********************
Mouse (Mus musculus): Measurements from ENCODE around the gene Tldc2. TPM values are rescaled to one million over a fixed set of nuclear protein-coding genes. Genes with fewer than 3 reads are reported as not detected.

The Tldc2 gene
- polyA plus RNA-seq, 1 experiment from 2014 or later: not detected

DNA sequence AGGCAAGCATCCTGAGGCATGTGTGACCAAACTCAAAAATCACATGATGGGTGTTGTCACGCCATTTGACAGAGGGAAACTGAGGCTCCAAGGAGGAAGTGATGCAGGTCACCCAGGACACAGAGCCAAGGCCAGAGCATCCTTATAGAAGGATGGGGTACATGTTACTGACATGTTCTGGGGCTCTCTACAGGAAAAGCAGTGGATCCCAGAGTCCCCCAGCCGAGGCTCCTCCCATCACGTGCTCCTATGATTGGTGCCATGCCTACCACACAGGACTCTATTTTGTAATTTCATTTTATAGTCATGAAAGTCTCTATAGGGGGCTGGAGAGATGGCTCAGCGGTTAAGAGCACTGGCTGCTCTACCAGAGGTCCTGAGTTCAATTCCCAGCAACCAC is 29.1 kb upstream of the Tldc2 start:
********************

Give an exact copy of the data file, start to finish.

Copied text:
Mouse (Mus musculus): Measurements from ENCODE around the gene Tldc2. TPM values are rescaled to one million over a fixed set of nuclear protein-coding genes. Genes with fewer than 3 reads are reported as not detected.

The Tldc2 gene
- polyA plus RNA-seq, 1 experiment from 2014 or later: not detected

DNA sequence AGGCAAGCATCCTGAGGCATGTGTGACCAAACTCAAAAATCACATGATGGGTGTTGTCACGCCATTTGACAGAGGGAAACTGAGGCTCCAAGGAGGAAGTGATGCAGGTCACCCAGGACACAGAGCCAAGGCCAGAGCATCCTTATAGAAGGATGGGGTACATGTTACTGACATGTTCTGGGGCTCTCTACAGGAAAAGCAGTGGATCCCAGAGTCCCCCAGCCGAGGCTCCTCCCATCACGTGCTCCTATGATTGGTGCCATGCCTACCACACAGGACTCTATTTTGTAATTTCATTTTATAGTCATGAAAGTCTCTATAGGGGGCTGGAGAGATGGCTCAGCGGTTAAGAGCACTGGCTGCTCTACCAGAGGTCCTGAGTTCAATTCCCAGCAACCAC is 29.1 kb upstream of the Tldc2 start: